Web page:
Image: Early voter
Damian Dovarganes  /  AP file
Firefighter Scot Hopkins votes early on a touch-screen voting machine at the Jackie Robinson Center in Pasadena, Calif., on Oct. 20.
By Alan Boyle Science editor
updated 10/27/2004 4:00:49 PM ET 2004-10-27T20:00:49

The Nov. 2 election could set records for voter turnout — and unfortunately, for voters being turned away as well. How can you make sure your vote will be cast and counted? Here are 10 top tips from the federal Election Assistance Commission, along with extra suggestions and resources from MSNBC. Click on the "Print This Article" button below for a printout.

1. Before you show up to vote, contact your local election official to confirm your name is on the registration list. To find out who to contact, consult our Decision 2004 registration guide. You should be able to find your polling place by checking, but contact your election official if there's any doubt — for example, if you've moved recently.

2. Each state has different voter identification requirements. You should know what is required in your state before you go to vote. You may be asked to show your driver's license or registration card, particularly if you're a first-time voter. If your driver's license doesn't reflect the residence where you registered, bring alternate ID — even mail bearing the right address.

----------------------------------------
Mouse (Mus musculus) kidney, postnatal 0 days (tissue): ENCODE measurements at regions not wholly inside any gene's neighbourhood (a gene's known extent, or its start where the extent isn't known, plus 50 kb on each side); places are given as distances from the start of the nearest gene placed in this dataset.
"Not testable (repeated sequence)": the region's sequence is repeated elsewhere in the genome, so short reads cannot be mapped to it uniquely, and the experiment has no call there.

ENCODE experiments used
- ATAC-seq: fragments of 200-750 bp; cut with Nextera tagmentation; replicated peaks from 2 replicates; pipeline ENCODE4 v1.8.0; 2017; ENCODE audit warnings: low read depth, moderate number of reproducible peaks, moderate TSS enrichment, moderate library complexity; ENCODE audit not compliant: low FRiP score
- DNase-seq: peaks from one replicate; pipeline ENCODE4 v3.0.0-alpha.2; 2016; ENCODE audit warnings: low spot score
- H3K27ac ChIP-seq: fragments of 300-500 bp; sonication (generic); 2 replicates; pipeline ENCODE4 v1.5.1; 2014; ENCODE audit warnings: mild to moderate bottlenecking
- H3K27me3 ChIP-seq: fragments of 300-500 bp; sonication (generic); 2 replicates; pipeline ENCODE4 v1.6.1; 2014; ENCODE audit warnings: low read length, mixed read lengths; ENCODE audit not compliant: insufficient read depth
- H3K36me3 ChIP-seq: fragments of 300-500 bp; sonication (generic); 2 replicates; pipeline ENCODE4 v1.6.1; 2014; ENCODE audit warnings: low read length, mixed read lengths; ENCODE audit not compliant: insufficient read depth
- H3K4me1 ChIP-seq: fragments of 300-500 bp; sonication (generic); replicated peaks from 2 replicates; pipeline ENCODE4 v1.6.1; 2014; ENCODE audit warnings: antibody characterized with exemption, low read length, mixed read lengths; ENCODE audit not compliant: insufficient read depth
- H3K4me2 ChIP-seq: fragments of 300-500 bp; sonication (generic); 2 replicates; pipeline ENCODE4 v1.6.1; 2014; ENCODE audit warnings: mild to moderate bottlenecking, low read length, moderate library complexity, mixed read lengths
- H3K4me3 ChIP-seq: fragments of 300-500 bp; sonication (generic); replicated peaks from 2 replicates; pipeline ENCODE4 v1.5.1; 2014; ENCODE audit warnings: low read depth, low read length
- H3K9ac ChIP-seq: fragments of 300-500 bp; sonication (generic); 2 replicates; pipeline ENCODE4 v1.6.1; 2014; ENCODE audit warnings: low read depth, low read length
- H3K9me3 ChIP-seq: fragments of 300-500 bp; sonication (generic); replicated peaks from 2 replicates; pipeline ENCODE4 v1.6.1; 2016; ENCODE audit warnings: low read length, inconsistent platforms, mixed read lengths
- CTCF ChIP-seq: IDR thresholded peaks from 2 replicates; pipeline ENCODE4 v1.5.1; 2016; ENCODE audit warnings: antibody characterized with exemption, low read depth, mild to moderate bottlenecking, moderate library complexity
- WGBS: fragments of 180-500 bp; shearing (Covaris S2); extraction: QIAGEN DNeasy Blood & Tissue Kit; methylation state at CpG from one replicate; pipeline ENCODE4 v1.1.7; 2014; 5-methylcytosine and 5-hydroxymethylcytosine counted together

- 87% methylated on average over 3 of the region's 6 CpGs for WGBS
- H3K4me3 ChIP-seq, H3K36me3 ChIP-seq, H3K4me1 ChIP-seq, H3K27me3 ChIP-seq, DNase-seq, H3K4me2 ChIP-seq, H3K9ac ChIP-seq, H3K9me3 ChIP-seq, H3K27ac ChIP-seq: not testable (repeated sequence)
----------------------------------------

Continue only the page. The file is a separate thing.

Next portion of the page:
3. Familiarize yourself with the voting device used in your jurisdiction. lists the devices used in each precinct, and our Learn how voting systems work, from paper ballots to e-voting. tells you how to avoid errors.

4. Know what time the polls open and close. Consult our poll-closing guide .

5. Know how and when to apply for absentee ballot if you are not going to be able to get to your polling place on Election Day. Check our Decision 2004 registration guide for state-by-state absentee deadlines.

6. Know your options for early voting.

7. Become acquainted with the candidates and issues on the ballot. You can fill out a sample ballot and bring it with you as a guide to streamline the voting process.

8. Each polling location must post a sign explaining your rights as a voter.

9. If you go to the polls and your name is not on the list, and you believe you are registered to vote in that jurisdiction, ask for a provisional ballot. You should vote in the precinct where you registered, however. If you vote in a different precinct, your provisional ballot may not be counted. Don't be shy about seeking assistance to get to the right precinct.

10. If you feel your rights have been violated, you can file a complaint with your state election officials. Every polling place must be able to provide contact information about where you can file the complaint. You also can contact the non-partisan Voter Alert Line (1-866-MYVOTE1 or 1-866-698-6831) or the Election Assistance Commission (1-866-747-1471).

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